Wednesday, April 30, 2014

Former Chicago City Comptroller Arrested In Pakistan For Using Forged Passport To Avoid Federal Prison

 Amer Ahmad
Amer Ahmad with Emanuel in better days (Heather Charles/Tribune Photo)
The former city comptroller appointed by Chicago Mayor Rahm Emanuel, who was forced out of his job after he was indicted on federal charges stemming from his prior employment with the Ohio Treasurer's Office, has been arrested in Pakistan where he was attempting to enter the country on a forged Mexican passport, presumably to avoid prison time after his earlier plea agreement in connection with a kickback scheme. The Chicago Tribune is reporting that Amer Ahmad was arrested at the airport in Lahore, Pakistan for attempting to enter the country on a forged Mexican passport and forged Pakistani visa after his wife first expressed concern to a court that he planned to flee the country. Ahmad had $146,000 in U.S. currency and $126,000 euros on him when he was arrested by Pakistani authorities.
"Our officers at the airport found that his passport and visa were forged. We also recovered his original American passport which he tried to hide. Then we searched his history on Google and found that he was guilty of fraud in US and wanted (by the) FBI," Anwar said. "We have arrested him under (a) passport and visa fraud case which carries a punishment of seven years of imprisonment in Pakistan.”
Ahmad’s apprehension comes a week after Ahmad's wife filed a request for an order of protection in Cook County Court in which she alleged he was seeking a fake passport to go to Pakistan.
The U.S. Marshals Service announced last week they were looking for Ahmad on an arrest warrant for violating terms of bail in the case, in which he pleaded guilty to participating in a kickback scheme during his time as deputy state treasurer in Ohio prior to being hired by Mayor Rahm Emanuel as Chicago comptroller in 2011.
Apparently, the person who forged Ahmad's documents didn't do a good enough job to pass the lax U.S. and international security that has allowed Barack Obama to use false personal identification documents throughout his entire adult life. Ahmad was facing up to 15 years in prison in the U.S., but he could face equally as much jail time for money laundering charges that he may face in Pakistan if authorities there press charges against him. Mayor Emanuel told a reporter for the Tribune that he was too busy with other issues to be concerned about his former comptroller's arrest in Pakistan. He gave one of his classic snarky responses to the reporter's question.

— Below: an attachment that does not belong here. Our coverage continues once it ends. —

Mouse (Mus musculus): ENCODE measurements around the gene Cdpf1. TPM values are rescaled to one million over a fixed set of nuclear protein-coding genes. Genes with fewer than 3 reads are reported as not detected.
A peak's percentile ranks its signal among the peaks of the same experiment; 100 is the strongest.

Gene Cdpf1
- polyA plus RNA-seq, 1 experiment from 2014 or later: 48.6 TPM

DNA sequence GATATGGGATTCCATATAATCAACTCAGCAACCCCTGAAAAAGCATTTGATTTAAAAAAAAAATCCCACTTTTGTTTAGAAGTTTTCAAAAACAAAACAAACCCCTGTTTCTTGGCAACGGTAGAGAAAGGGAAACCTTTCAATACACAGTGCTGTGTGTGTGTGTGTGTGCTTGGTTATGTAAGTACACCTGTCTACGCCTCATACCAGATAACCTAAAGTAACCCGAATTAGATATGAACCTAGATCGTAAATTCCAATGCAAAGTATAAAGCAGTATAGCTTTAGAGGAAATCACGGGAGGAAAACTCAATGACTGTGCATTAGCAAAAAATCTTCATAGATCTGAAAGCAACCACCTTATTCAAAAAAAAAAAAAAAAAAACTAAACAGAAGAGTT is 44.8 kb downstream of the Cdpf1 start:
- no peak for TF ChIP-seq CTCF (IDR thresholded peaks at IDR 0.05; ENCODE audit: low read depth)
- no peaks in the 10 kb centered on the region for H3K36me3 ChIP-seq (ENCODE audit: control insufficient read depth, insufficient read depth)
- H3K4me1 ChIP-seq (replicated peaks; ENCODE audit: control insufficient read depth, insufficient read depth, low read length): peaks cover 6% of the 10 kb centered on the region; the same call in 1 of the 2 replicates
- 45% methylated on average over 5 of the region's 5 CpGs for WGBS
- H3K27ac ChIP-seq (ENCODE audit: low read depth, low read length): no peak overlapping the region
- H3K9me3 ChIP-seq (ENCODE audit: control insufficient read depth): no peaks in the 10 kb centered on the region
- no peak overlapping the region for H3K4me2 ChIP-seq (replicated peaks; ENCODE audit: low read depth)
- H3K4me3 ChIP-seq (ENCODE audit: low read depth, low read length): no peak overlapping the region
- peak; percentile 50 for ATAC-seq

“I've got to be honest, sorry about this, but let me give you this sense of reaction: I was thinking about plastic bags before Amer. I was thinking about petcoke regulations before Amer. I was thinking about how proud we all are of the Whitney Young basketball team, of their accomplishments on the court and in the classroom,” Emanuel said. “That all came before that, so, gives you some sense of perspective on it.”
The reference to plastic bags made by Emanuel referred to an ordinance passed by the Chicago City Council with his support that bans the use of most plastic bags for environmental protection in the city. The petcoke reference refers to Emanuel's attempt to ban the storage of petroleum coke, a byproduct of the oil refining process at refineries like Whiting's BP refinery, that are stored at industrial locations on the city's southeast side. On that "Chicagoland" series Emanuel's PR folks scripted with CNN to bolster his public image, Emanuel told the Tribune that he had not watched any of the series of shows that have already aired. Emanuel deflected further questions from reporters, claiming that his spokesperson had already addressed the issues raised by the Tribune's previous reporting.

The protective order filed last week by Ahmad's wife expressed concern that her husband planned to kidnap their children and take them with him to Pakistan. Last December, Ahmad had pleaded guilty to federal charges of bribery, wire fraud and money laundering for having $400,000 funneled to a landscaping business he owned in exchange for providing investment work to a former high school classmate. Another $123,000 was funneled to Ahmad through a friend. And if anyone doesn't think this same thing happens in Indiana all the time without consequence, think again. Why do you think that one single power broker has iron fist control over investment decisions for state and local governments in Indiana through the control he exercises over his stooges in the Indiana State Treasurer's Office and among local government financial officers throughout the state? Do you actually think that joke of a public corruption coalition that Attorney General Greg Zoeller announced yesterday is going to do anything about it, or U.S. Attorney Joe Hogsett, who was noticeably absent from the announcement?

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